It is important to understand how a society's demographic characteristics affect health care expenditures, and to isolate such characteristics—such as increasing longevity—from others that affect health spending. This Commonwealth Fund–supported study examines prescription drug utilization and expenditures in British Columbia from 1996 to 2002.
What the Study Found
Among both men and women, the average age-specific drug expenditures in 1996 and 2002 increased by about 3.5 percent for each year of age from 35 to 65. Spending actually fell for individuals after age 80. But population aging explained only 1 percentage point of the growth in drug expenditures; most of the increase can be explained by the rise in drug expenditures among all age groups/sexes owing to the greater number of prescriptions issued and changes in the mix of pharmaceuticals.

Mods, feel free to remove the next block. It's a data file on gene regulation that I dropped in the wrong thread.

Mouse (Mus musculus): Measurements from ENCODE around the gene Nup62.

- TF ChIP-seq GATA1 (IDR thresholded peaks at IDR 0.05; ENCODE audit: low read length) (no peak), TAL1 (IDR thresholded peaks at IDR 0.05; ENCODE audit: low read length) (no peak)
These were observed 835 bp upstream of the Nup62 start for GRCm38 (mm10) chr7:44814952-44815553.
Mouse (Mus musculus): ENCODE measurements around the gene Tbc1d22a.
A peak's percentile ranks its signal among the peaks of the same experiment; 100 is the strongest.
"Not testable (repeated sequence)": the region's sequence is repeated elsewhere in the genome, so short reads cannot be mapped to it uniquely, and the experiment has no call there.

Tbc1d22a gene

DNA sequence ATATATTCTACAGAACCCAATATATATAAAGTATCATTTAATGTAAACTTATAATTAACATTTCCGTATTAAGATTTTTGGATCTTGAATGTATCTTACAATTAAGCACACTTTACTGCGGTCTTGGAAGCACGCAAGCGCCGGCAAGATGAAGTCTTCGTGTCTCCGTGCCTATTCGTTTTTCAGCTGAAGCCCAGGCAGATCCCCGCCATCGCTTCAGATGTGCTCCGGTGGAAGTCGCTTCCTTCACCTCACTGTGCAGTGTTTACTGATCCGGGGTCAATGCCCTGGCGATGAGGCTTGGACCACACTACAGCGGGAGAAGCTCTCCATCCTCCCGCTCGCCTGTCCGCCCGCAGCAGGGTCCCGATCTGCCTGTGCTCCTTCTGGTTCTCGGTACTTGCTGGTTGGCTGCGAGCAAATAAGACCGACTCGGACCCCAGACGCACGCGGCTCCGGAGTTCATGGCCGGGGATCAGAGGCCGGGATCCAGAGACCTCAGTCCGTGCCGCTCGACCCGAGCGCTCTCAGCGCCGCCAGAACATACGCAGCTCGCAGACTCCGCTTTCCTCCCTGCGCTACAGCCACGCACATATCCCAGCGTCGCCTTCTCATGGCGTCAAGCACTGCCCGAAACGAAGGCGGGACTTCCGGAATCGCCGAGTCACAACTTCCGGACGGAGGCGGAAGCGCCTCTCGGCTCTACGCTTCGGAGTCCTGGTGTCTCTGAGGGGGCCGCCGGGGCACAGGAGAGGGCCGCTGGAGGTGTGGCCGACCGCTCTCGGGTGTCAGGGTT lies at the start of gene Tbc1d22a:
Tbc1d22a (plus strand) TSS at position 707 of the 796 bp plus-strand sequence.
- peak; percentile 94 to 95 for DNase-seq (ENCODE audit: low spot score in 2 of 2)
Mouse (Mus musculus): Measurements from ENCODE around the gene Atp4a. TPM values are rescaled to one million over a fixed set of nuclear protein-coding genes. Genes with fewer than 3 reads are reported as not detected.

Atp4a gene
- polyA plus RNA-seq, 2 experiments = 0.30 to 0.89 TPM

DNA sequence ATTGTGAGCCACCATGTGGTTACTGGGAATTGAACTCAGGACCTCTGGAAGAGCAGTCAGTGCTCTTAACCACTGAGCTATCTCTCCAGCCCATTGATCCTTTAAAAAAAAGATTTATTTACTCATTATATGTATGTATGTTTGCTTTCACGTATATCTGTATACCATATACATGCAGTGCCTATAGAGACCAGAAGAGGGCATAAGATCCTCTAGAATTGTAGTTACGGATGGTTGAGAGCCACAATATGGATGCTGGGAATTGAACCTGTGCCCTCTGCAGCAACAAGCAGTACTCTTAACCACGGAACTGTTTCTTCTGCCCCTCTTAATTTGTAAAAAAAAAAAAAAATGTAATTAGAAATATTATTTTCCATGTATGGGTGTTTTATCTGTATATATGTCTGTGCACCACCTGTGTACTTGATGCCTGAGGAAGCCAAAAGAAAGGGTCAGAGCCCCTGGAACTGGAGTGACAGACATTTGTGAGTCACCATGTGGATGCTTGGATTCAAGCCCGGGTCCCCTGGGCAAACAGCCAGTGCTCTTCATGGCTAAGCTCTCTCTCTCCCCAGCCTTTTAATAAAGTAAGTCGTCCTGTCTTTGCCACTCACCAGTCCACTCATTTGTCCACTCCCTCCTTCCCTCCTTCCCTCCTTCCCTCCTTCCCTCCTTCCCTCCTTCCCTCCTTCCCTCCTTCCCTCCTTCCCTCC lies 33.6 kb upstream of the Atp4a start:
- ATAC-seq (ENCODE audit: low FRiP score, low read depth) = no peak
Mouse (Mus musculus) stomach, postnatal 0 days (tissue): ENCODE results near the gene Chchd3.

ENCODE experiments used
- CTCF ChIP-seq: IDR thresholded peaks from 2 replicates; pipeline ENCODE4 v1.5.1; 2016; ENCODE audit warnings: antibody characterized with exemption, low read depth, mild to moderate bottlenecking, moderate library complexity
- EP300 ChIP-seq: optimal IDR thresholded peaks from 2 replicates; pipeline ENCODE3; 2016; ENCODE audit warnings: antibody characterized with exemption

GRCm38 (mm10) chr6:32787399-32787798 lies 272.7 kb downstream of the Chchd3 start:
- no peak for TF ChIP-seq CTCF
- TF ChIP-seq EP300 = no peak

The author concludes that, since demographic change is responsible for relatively little of the observed increase in drug spending in British Columbia, "the sustainability of drug spending therefore depends not on outside forces but on decisions made by policy makers, prescribers, and patients."